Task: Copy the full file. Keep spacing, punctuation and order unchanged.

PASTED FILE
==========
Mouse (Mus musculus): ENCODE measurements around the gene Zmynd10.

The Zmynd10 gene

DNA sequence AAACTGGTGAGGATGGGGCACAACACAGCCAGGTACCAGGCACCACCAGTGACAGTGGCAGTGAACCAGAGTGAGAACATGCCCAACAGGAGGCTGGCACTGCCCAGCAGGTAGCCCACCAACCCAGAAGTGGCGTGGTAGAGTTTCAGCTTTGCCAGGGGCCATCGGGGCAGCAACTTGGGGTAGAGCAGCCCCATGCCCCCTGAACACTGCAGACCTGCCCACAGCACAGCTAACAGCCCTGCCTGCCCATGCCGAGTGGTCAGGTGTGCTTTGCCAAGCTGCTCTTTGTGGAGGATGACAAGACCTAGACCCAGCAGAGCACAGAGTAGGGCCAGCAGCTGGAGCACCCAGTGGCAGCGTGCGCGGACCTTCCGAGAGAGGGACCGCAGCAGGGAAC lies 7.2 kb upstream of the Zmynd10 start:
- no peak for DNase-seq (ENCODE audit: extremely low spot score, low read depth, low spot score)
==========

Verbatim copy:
Mouse (Mus musculus): ENCODE measurements around the gene Zmynd10.

The Zmynd10 gene

DNA sequence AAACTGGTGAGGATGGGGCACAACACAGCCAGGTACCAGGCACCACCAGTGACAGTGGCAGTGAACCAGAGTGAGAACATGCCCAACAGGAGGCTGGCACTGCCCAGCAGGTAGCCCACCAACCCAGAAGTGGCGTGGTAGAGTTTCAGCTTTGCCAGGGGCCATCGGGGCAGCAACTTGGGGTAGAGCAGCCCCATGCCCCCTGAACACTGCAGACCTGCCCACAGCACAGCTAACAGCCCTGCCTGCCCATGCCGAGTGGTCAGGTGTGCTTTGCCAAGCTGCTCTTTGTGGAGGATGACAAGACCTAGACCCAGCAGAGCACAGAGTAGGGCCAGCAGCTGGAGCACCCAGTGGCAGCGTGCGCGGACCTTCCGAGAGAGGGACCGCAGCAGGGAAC lies 7.2 kb upstream of the Zmynd10 start:
- no peak for DNase-seq (ENCODE audit: extremely low spot score, low read depth, low spot score)